Ephialtes of Trachis knew he wasn't a soldier worthy of King Leonidas. If he were an honest man, he would not have fell for the flattery sold to him by the enemies of his King. But those Persians had a different religion, and so they sold him a blessing. What I am trying to convey is the hazard of selling virtue, of deflecting an individual from the path of his best understanding by offering him a blessing.
If you believe that you cannot cheat an honest man, then you would find that the honest man will not respond to your entreaties. If a man truly believes that his honest work is the sum of his moral contribution to society and that his integrity is to be found solely there, then he becomes that honest man. A charlatan cannot sell him the Brooklyn Bridge. A counterfeiter cannot sell him a fake watch. A flatterer cannot sell him phony honor. A whore cannot sell him false love. No priest, poet or politician can sell him the kingdom of heaven, peace of mind or prosperity in our time. The honest man simply cannot be sold, and thusly he cannot be cheated.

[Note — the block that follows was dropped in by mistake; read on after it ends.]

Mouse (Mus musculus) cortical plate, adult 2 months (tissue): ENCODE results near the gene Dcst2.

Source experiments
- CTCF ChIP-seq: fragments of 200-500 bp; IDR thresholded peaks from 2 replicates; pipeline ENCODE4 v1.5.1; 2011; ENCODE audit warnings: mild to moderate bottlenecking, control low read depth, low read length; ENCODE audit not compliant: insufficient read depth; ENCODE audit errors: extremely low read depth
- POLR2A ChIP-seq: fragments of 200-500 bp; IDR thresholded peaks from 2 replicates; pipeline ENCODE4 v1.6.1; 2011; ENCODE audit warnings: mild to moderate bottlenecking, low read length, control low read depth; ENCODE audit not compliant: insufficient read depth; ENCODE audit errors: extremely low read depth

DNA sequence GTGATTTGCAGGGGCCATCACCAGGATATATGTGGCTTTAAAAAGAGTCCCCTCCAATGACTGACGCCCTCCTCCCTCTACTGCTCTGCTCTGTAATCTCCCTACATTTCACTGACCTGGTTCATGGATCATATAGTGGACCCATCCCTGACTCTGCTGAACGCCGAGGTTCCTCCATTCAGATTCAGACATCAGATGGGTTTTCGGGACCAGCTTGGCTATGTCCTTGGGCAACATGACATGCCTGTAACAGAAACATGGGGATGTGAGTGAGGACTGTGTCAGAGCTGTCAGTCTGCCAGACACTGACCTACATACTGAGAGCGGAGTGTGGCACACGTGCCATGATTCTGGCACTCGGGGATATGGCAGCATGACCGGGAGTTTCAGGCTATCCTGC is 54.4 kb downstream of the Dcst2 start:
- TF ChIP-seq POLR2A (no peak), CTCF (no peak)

The Protestant Church exists because honest men realized that they were being sold the kingdom of heaven through authoritarian dignitaries. Martin Luther saw through it. He determined, in so many words, that the conversations between God and man needed no intermediaries. I like the aphorism that you may trust a man who says he speaks to God, but you should never trust a man who tells you God speaks to him. And so it is not simply with spirituality, but all sorts of honors offered to mankind. I am particularly attuned to this set of honors and I am triggered(!) by the following style of argument:
"If by this act you improve the life of only one person, then the world will be a better place.”
Let it be known that I have a sensitivity to this particularly unctuous solicitation. Whenever I hear it, I see nothing more than an invitation down a slippery slope and a great moral hazard. It is by this clever little tool that pennies are extorted from the masses and aggregated into irresponsible millions. I say every simple kindness is its own reward and no man who is not a child ever need be reminded what is good and what is not. So let the judgment of men be upon men. Who is cruel and who is vicious and who is gentle and who is gracious is for all of us to see plainly. But let the good man be shamed for not giving the extra penny and who then is beyond our arrogant reproach? Let the murderer be redeemed by writing a children’s book and what cruelty can we not accept?
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